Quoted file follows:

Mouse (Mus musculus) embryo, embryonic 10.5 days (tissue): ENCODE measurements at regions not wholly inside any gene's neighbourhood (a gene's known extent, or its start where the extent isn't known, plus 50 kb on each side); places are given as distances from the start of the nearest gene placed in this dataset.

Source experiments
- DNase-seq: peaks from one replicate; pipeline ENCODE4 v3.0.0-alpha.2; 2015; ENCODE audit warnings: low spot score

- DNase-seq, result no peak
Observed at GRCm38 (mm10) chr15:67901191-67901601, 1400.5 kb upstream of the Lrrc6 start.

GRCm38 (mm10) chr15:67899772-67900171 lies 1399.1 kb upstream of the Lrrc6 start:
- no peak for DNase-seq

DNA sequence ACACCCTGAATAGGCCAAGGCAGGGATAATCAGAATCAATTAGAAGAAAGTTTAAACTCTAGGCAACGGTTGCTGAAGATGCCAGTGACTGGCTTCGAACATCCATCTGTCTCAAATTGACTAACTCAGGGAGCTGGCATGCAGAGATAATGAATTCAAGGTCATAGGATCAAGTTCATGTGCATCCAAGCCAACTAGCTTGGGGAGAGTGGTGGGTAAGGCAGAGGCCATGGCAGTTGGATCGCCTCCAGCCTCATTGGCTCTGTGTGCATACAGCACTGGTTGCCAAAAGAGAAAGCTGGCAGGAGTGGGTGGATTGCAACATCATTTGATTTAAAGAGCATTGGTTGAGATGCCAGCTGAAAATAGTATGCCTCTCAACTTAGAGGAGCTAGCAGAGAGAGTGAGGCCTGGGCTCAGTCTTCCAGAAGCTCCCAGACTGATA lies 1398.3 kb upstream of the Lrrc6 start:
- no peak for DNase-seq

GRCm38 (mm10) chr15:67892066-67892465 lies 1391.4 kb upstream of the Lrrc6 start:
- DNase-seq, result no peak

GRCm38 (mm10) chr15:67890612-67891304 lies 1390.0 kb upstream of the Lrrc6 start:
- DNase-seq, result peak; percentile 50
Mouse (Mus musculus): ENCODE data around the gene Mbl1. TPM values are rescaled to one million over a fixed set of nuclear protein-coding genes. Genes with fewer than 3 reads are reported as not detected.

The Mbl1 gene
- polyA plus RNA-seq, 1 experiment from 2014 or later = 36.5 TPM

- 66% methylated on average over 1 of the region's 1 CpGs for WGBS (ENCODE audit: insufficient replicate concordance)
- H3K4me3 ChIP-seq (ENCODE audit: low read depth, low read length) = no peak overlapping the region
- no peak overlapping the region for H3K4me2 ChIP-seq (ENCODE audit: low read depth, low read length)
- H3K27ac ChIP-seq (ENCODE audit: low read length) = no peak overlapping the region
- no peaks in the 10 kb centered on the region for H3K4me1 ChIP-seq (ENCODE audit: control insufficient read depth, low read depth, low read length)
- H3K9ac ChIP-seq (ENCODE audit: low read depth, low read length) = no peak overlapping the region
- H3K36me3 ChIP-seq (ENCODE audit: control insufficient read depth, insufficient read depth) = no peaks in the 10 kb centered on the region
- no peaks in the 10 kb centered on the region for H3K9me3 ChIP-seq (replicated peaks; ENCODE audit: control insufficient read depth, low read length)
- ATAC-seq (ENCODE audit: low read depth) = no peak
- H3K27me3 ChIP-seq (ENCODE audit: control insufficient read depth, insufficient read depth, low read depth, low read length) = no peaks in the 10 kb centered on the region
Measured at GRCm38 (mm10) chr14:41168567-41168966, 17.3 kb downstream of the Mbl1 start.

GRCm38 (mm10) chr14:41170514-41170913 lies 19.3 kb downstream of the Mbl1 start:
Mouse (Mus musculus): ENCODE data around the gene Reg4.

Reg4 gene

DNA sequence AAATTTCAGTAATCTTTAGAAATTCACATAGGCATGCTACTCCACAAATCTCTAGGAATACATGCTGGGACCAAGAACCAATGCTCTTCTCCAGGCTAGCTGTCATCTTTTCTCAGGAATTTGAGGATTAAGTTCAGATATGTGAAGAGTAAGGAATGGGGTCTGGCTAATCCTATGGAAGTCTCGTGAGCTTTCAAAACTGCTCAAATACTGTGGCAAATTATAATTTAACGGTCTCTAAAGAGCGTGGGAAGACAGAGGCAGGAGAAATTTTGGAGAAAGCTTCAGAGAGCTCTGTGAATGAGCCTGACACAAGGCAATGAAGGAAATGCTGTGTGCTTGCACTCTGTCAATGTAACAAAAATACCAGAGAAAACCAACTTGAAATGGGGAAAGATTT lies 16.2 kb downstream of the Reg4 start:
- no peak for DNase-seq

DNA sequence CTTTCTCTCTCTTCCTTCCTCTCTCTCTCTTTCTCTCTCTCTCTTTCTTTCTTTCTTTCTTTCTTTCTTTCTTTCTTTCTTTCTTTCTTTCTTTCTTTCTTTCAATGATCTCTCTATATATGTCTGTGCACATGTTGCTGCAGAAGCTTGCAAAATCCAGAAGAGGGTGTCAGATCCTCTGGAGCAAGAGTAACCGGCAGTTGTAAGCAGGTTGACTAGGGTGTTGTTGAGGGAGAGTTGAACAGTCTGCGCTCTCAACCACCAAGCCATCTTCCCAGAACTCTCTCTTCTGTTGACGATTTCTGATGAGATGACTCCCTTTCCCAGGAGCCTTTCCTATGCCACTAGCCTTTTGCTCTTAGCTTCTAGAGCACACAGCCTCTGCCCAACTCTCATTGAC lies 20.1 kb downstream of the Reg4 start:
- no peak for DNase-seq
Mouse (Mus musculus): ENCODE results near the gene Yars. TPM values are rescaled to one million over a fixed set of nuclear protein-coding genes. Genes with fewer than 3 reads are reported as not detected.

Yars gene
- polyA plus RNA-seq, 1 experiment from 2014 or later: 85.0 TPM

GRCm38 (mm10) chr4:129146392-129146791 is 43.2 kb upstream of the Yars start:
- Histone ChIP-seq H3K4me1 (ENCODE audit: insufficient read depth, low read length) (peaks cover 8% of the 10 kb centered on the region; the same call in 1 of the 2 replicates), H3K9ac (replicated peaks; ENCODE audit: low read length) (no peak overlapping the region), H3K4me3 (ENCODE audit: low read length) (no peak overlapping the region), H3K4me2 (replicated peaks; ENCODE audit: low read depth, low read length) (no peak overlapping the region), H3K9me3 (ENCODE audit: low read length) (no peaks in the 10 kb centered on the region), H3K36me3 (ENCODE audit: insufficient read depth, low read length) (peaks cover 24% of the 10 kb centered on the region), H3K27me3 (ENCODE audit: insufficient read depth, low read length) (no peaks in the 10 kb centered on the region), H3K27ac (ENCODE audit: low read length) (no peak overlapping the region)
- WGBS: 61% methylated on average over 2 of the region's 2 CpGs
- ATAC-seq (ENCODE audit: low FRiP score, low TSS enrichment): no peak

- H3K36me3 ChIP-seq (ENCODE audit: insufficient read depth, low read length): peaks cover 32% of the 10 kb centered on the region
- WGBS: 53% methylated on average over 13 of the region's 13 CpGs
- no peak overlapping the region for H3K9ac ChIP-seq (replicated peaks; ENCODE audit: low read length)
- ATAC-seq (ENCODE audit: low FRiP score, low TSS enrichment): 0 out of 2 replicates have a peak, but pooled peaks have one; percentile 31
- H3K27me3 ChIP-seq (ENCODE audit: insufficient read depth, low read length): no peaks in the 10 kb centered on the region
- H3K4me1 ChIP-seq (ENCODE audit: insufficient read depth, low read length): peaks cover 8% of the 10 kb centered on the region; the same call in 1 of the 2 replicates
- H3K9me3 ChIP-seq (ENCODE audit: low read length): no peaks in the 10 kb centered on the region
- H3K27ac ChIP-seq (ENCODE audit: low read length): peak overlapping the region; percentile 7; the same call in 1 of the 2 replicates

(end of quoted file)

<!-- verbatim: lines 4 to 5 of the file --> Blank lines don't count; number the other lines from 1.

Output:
- DNase-seq, result no peak
Observed at GRCm38 (mm10) chr15:67901191-67901601, 1400.5 kb upstream of the Lrrc6 start.